The company promotes itself as meticulously growing proprietary cannabis strains at a purpose-built, advanced cultivation facility that shares its grounds with a 210-acre working equestrian ranch in the San Juan Mountains near Telluride, Colo. Its cannabis strains are available exclusively at its Aspen boutique.

“The Dalwhinnie products are for more of a connoisseur customer,” Grace said. “When we talk to customers about our product, the feedback we get is it’s by far the most superior product that they’re getting.” 

Brands can also convey premium status through carefully curated events.  Drew Martin had planned to launch its line of high-end pre-rolls with a series of dinners and cocktail parties, but the coronavirus pandemic forced the company to pivot to a virtual Zoom event. The company partnered with the exclusive Hollywood, Calf., club San Vicente Bungalows, which caters to A-list celebrities and power brokers.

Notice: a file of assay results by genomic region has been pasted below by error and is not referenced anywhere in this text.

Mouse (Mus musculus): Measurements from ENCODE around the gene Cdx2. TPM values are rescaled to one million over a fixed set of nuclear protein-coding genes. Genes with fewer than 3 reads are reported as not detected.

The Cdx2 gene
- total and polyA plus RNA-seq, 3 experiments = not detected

The Zoom event featured company founder Drew Martin, a former mixologist who has worked in several James Beard Award-winning bars, conducting a cocktail-making class. Drew Martin delivered packages to participants that included a list of alcohol and other ingredients they would need for the event, as well as a box of pre-rolls, a lime, a lemon, a measuring cup and a few mixers and elixirs.

“(Martin) brings that expertise in the way a chef would to a high-end restaurant,” Freeman said. “It keeps a premium consumer interested in the brand and gets in on the storytelling around the product. As we’re moving into new markets, it’s been an incredible way to introduce ourselves.”

Pretty packaging

Beyond the quality of the products, premium packaging needs to exude extravagance. 

“If you’re going to put the extra quality into the growing and curing, you have to convey that to the consumer and set an expectation that goes with it,” Grace said. “Packaging is critical to delivering on that expectation.” 

Jon Spadafora said Colorado has been resistant to pre-packaged cannabis, as opposed to having it weighed out when purchased, but he knew that the Cookies brand was strong enough for customers to accept it. That allowed Veritas to succeed with its own brand of pre-packaged products.